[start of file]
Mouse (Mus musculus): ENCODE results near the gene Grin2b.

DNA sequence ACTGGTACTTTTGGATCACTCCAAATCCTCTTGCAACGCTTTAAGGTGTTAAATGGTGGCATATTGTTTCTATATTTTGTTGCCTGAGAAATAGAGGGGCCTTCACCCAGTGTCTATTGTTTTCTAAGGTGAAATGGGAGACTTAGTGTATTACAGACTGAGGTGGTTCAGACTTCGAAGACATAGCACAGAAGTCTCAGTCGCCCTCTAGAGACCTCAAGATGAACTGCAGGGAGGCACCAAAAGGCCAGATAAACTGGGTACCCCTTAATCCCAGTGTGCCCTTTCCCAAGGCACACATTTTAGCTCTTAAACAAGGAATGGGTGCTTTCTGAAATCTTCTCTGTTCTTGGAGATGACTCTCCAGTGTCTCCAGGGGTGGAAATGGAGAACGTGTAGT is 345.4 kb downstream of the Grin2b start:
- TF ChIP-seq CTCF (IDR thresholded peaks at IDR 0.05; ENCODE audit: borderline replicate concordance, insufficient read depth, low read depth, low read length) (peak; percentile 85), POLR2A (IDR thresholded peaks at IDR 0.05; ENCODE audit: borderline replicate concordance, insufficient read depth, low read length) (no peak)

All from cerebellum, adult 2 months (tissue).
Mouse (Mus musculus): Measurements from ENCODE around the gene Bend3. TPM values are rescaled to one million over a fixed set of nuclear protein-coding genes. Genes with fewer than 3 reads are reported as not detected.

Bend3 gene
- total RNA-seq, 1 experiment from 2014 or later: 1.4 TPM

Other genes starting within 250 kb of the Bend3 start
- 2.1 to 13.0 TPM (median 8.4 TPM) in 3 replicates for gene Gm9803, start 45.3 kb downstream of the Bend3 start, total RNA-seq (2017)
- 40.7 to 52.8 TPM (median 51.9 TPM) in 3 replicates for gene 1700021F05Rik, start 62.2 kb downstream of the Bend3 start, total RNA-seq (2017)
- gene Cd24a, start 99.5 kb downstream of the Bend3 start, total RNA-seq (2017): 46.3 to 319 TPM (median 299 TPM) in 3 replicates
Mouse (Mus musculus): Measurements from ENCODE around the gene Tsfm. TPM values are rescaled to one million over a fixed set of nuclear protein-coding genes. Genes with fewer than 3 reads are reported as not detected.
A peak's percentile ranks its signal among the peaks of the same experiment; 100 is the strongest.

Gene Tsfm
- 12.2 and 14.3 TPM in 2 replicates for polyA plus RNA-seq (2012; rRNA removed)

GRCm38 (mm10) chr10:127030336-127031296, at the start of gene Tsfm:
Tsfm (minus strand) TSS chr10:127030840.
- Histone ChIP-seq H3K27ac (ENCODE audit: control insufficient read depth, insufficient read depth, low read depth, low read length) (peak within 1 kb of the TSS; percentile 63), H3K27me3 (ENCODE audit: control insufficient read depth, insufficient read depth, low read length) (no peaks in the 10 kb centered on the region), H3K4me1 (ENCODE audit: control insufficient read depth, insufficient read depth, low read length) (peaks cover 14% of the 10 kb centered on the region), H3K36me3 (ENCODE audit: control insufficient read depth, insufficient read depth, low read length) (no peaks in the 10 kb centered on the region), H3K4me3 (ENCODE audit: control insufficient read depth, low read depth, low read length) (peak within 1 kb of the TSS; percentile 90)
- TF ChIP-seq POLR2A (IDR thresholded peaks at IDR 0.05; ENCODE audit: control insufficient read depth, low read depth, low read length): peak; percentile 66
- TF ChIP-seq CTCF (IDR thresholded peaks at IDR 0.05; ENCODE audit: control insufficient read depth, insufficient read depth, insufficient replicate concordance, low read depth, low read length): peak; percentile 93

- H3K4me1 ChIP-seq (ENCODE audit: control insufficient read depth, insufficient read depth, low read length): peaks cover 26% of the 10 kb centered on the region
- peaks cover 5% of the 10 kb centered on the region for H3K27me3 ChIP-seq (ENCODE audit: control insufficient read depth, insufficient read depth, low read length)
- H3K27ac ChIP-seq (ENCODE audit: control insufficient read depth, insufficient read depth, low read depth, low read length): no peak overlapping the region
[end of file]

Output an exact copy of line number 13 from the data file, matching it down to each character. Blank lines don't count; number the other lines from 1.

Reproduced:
A peak's percentile ranks its signal among the peaks of the same experiment; 100 is the strongest.